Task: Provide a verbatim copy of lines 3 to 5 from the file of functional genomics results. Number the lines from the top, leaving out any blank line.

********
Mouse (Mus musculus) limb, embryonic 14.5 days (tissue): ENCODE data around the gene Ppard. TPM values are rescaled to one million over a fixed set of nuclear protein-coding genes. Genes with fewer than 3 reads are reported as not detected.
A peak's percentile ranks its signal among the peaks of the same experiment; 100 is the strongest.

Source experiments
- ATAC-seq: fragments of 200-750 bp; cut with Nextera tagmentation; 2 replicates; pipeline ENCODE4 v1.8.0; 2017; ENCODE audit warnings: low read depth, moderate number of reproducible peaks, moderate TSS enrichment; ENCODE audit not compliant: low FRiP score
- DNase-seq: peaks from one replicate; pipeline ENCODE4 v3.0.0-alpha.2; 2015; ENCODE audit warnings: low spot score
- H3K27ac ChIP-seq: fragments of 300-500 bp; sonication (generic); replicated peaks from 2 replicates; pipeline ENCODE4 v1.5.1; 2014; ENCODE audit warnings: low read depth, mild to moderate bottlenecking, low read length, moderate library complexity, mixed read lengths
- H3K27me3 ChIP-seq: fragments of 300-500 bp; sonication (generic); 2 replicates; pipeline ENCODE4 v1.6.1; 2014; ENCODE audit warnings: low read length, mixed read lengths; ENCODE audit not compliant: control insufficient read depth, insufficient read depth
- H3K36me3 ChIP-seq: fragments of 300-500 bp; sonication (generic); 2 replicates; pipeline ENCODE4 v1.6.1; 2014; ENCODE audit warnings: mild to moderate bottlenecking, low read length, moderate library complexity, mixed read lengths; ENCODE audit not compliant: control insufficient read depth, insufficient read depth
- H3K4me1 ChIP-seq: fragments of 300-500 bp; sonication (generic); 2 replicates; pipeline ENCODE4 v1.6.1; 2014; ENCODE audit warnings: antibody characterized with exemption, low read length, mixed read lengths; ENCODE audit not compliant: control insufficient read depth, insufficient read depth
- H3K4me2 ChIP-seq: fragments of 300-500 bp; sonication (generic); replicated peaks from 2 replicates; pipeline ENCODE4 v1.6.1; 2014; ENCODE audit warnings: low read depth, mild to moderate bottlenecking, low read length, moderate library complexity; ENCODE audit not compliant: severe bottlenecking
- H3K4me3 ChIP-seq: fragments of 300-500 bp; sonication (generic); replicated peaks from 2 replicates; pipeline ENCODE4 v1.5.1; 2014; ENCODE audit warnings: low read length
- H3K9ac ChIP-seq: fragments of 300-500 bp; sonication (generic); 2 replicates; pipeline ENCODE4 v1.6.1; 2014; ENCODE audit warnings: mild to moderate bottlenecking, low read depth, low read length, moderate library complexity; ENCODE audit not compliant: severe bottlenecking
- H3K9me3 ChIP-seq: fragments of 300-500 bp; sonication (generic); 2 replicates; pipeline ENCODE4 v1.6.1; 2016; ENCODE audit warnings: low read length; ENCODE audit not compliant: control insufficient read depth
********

Source experiments
- ATAC-seq: fragments of 200-750 bp; cut with Nextera tagmentation; 2 replicates; pipeline ENCODE4 v1.8.0; 2017; ENCODE audit warnings: low read depth, moderate number of reproducible peaks, moderate TSS enrichment; ENCODE audit not compliant: low FRiP score
- DNase-seq: peaks from one replicate; pipeline ENCODE4 v3.0.0-alpha.2; 2015; ENCODE audit warnings: low spot score